The Chicago Jazz Orchestra is Chicago’s oldest continuously operating professional jazz orchestra. Founded in 1978 by Jeff Lindberg and the late Steve Jensen, the Jazz Members Big Band became the Chicago Jazz Orchestra Association in 1999.
CJO at the John F. Kennedy Center for the Performing Arts
represents a new breed of American conductors, equally adept with the literatures of the American jazz orchestra and the European symphony orchestra. Lindberg's vision and leadership, coupled with his skills as a transcriptionist, place the Chicago Jazz Orchestra at the forefront of American jazz for the 21st century.
1978 - 1979
THE BAND THAT STARTED IT ALL
The University of Illinois Jazz Band
John Garvey, Director
(photo: May, 1978; Champaign, IL)
In the spring semester of 1978, the University of Illinois Jazz Band hit a performance level that the group had not achieved in years. The band was filled with musicians who had been attracted to the University’s jazz program because of the legendary band of the late 60s and early 70s. The spirit of the ’78 band was so positive that a number of the musicians, including trumpeter Steve Jensen and trombonist Jeff Lindberg, wanted to keep it going after the school year concluded, albeit in Chicago. Jensen moved to the North Side of Chicago to establish a career as a free-lance trumpet player; Lindberg moved to the southern suburb of Flossmoor to take a part-time teaching position at Homewood-Flossmoor High School.
In May, 1978, the University of Illinois Jazz Band recorded a 23-minute set in the studios of WCIA-TV in Champaign for a small assembled audience of six people. The program was broadcast locally as "The Saturday Report."
In 2019, the complete video was uploaded to YouTube. (at right) In it, the band performs "Down for Double," "Girl Talk," "19 Before Soc's Last Cup," and "Closeout." The Band's director, John Garvey, also gives a prophetic interview about the future of his young players.
In September of 1978, Jensen and Lindberg organized a band that rehearsed for the first time at Redford’s, a club located on Halsted Street on the north side of Chicago. Its membership included musicians who had recently moved to Chicago from the University of Illinois at Urbana-Champaign, musicians from U of I who had previously relocated to the Windy City, and a few non-U of I musicians. The owner of Redford’s allowed the group to rehearse there because the University Band had performed at Redford’s the previous May and sold the place out. The owner had visions of this new band doing the same, but it was not meant to be. The rehearsal went well, and a name for the band––Jazz Members Big Band––was selected by trumpeter Ric Bendel. Nevertheless, the owner of Redford’s lost interest and there was no subsequent rehearsal or performance at that club.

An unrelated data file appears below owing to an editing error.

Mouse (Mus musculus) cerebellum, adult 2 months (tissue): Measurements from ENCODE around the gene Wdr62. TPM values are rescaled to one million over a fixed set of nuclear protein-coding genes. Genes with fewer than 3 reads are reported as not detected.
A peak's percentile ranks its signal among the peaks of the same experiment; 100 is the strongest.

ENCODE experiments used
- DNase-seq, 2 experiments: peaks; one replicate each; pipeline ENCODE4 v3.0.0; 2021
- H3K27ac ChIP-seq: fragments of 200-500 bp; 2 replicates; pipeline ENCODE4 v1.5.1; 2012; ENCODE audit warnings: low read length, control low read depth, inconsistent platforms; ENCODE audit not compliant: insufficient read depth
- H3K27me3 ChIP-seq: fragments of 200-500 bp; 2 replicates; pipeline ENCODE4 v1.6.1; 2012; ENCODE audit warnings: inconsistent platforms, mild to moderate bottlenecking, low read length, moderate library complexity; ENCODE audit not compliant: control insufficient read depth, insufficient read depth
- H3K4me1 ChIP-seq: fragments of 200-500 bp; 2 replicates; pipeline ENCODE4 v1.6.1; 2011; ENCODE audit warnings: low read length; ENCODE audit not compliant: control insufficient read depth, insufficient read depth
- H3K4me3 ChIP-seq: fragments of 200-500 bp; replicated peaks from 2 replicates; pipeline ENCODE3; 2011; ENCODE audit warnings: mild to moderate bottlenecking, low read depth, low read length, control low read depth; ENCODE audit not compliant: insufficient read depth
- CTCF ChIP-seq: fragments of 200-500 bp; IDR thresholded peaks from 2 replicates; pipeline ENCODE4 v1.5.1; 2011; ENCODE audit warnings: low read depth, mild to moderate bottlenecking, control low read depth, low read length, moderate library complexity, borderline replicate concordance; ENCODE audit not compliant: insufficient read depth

Steve Jensen made a few inquiries around the North Side and found a place called Gaspar’s (now Schuba’s) on the corner of Belmont and Southport Avenues. The original structure of Gaspar’s was an old German bar with a separate dance hall behind the bar area. Gaspar’s owner was willing to let the group play in the dance hall on Sunday evenings for the door; thus, the Jazz Members Big Band’s premiere performance was Sunday, October 29, 1978, at Gaspar’s. The cover charge was probably less than $5.00.
The Jazz Members Big Band could not have picked a worse time to organize. The first few months of their weekly engagement went fairly well, but the winter of 1978-79 was one of the worst in Chicago’s history. Heavy snowstorms and blizzards pummeled the Windy City week after week, and the Jazz Members Big Band struggled even to hold performances. In those days, the band played three 50-minute sets on Sunday nights; during the winter of 1978-79, the audience often numbered less than 20 for the entire evening. But Steve and Jeff persevered, and somehow the band made it through the winter. Chicago Mayor Michael Bilandic’s political career did not survive that horrible winter, but the Jazz Members Big Band, against all odds, did.
The spring of 1979 brought renewal and hope. Audience numbers picked up, and the band’s sound improved because its personnel became more stable. Steve and Jeff began to invite special guest performers to join them for performances at Gaspar’s, which attracted even bigger crowds and expanded the band’s repertoire. Guest artists during this period included drummer Barrett Deems, saxophonist Eric Schneider (a U of I Jazz Band alum who had joined Earl Hines’s band and later the Count Basie Orchestra after leaving Urbana-Champaign), tenor saxophonist Johnny Board, trumpeter Art Hoyle, and others. Even John Campbell, the JMBB’s original pianist who had left early on to join Clark Terry and later Mel Tormé, would return whenever possible to play with the group.
The Jazz Members Big Band began to attract the attention of members of the Jazz Institute of Chicago, a not-for-profit organization that in 1979 was planning for an annual jazz festival to be presented at the relatively new Petrillo Band Shell in Grant Park. JIC members Richard Wang, Penny Tyler, and Art Hoyle were impressed enough with the Jazz Members Big Band to invite the group to be the first band on the first night of what was to become the annual Chicago Jazz Festival. Thus, at 6:00 p.m. on Wednesday, August 29, 1979, the First Annual Chicago Jazz Festival was launched by a virtually unknown Chicago group: the Jazz Members Big Band.